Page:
Sunk on May 8, 1942, the aircraft carrier USS Lexington (CV-2) spent more than 75 years on the sea floor under the waters of the Pacific. Previously believed to be lost forever, an expedition led by Microsoft co-founder Paul Allen finally located the wreckage of the USS Lexington. Allen’s team, aboard the Research Vessel Petrel off the eastern coast of Australia, captured video of the sunken carrier on March 4, 2018.

The Discovery of the USS Lexington

Paul Allen signing copies of his book Idea Man

Paul Allen signing copies of his book Idea Man

To the research team’s surprise, the “Lady Lex” was in surprisingly good condition considering she’d been at the bottom of the salty Pacific for 75 years. The footage taken by Petrel included shots of the nameplate of the Lexington, which confirmed the identity of the wreckage. The carrier’s 5” anti-aircraft gun was also observed intact, and even the US star emblems could be seen on the aircraft found nearby.

According to Robert Kraft, director of subsea operations for the billionaire explorer, they had been planning to locate the wreckage of the USS Lexington for about six months. Taking note of the discovery was Admiral Harry Harris, head of the US Pacific Command and son of a Lexington survivor. In a statement, Harris said, “As the son of a survivor of the USS Lexington, I offer my congratulations to Paul Allen and the expedition crew of Research Vessel Petrel…”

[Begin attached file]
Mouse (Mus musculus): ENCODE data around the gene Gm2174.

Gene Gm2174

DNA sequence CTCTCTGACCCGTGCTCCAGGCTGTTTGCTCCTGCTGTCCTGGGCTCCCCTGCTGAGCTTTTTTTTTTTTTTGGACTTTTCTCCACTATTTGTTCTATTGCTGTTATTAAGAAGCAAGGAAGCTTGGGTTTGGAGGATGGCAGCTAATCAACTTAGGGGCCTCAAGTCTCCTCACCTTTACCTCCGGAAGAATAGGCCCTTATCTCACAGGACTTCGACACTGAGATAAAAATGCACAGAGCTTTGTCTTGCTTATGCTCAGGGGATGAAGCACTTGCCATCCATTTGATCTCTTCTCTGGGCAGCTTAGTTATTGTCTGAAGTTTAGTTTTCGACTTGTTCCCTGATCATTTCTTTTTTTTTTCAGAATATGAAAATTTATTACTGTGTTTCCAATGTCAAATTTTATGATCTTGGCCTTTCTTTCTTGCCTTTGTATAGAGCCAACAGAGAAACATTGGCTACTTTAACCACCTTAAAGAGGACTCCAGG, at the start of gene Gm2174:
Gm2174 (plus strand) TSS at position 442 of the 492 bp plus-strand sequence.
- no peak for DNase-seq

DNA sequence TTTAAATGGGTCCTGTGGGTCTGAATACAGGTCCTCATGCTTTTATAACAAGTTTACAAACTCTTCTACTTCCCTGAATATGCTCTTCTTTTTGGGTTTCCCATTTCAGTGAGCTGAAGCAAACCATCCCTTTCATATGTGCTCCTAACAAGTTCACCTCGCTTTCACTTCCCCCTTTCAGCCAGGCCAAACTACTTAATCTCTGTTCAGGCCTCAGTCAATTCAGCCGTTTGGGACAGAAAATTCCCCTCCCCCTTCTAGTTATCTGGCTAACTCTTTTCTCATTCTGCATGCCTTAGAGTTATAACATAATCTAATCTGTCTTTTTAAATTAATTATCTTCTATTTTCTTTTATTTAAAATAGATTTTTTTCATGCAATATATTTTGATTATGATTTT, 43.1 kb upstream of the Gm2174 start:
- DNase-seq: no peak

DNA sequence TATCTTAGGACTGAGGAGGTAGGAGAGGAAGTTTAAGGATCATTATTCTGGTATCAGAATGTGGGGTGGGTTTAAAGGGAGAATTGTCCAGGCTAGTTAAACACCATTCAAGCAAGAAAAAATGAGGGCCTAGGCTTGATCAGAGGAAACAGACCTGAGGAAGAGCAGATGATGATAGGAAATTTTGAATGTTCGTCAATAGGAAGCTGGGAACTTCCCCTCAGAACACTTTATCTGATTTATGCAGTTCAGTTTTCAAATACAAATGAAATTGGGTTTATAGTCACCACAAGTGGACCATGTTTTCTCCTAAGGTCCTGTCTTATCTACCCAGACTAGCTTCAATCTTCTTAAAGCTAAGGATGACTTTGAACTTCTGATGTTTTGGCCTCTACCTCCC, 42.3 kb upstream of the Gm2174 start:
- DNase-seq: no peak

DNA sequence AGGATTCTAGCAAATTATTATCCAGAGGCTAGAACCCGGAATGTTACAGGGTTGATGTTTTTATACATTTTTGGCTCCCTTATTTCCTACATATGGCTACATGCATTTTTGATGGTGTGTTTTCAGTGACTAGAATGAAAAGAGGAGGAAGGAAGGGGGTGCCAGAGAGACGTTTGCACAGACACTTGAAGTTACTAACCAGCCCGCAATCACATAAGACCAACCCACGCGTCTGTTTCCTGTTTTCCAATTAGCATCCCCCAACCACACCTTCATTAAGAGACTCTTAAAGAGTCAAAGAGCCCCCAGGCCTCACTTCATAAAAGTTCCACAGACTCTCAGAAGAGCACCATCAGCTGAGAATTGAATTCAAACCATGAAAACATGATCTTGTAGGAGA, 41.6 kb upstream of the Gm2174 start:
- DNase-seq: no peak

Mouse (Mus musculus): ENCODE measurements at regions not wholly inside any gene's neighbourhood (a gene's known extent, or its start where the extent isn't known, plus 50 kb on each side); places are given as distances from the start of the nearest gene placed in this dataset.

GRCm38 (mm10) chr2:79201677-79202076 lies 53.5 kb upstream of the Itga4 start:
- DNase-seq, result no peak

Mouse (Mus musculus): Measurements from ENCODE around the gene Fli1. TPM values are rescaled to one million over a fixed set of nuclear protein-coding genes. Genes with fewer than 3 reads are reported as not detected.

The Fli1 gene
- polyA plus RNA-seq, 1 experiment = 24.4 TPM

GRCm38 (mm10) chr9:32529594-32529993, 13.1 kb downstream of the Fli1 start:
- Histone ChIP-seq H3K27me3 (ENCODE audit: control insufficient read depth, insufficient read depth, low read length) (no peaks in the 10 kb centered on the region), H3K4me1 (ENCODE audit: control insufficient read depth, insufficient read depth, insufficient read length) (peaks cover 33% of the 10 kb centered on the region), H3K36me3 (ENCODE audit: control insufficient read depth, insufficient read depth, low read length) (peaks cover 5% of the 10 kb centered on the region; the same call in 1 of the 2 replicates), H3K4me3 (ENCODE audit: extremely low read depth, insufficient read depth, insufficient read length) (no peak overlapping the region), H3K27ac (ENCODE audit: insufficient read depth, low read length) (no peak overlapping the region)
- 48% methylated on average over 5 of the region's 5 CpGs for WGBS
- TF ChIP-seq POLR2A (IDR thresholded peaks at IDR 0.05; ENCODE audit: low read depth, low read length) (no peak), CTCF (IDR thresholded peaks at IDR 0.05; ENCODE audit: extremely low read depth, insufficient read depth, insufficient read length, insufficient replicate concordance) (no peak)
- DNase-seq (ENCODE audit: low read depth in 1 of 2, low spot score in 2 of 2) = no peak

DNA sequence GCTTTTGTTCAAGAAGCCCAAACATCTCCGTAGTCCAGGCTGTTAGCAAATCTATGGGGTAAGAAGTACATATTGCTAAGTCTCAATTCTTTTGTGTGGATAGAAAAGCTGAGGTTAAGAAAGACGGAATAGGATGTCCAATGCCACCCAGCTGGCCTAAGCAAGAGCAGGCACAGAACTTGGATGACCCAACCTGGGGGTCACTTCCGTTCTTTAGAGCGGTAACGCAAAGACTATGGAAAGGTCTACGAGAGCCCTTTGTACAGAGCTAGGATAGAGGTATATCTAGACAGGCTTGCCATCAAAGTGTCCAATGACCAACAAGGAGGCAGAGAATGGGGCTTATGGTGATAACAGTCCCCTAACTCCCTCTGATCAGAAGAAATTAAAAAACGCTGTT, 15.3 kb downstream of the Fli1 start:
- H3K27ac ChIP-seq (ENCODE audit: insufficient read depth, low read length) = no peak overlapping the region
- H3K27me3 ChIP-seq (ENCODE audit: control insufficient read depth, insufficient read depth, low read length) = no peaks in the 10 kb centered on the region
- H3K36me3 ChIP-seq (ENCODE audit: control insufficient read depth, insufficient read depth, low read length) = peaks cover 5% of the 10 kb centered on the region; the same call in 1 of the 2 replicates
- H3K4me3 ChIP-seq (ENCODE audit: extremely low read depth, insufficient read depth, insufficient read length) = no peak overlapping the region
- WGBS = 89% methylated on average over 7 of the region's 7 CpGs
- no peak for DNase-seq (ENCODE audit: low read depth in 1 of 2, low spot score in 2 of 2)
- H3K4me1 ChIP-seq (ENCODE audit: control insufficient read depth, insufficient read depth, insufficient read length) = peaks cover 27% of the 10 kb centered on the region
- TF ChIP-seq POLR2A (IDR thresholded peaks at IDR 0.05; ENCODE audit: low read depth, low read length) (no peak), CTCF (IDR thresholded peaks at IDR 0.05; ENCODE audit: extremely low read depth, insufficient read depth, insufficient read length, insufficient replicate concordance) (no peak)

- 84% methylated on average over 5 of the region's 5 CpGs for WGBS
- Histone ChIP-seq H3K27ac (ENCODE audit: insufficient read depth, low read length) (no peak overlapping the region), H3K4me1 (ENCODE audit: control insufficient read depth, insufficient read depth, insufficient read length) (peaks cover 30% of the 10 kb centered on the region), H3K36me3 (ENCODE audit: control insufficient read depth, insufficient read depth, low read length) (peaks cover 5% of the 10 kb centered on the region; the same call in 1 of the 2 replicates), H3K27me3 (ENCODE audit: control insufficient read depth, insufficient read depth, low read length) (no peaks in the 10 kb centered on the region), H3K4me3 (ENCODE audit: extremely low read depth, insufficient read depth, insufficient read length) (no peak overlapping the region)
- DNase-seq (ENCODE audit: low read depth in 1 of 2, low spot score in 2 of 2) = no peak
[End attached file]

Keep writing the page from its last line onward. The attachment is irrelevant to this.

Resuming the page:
Lexington is one of many World War II relics discovered by Allen, who also found the wreckage of the USS Ward (DD-139)—the ship that fired the first shots when the Japanese attacked Pearl Harbor on December 7, 1941—as well as the Imperial Japanese Navy battleship Yamashiro.

The Story of the “Lady Lex”

Explosion on the USS Lexington (CV-2), 8 May 1942

Explosion on the USS Lexington (CV-2), 8 May 1942

The USS Lexington, along with the rest of the US Pacific Fleet, was home-ported at Pearl Harbor in Oahu and was one of three aircraft carriers based there that were at sea during the December 1941 attack. She later took part in the Battle of the Coral Sea, a conflict that helped end Japan’s advance across the Pacific. Unfortunately for the United States, it was at the Battle of the Coral Sea that it lost the USS Lexington, a powerful aircraft carrier. The Allies were able to continue their campaign in the Pacific after the Lexington was sunk, but her loss was felt through the duration of the war.

Launched in 1925, the USS Lexington served the United States for 17 years before the ill-fated Battle of the Coral Sea. Alongside the USS Yorktown (CV-5), the Lexington fought against three Japanese carrier groups before being hit by several torpedoes and bombs. Fires started to spread from the explosion, forcing her crew to abandon ship. In the end, the USS Phelps (DD-360) fired the shots that scuttled the Lexington, consigning her to the bottom of the Pacific where she would lie undisturbed for 75 years.

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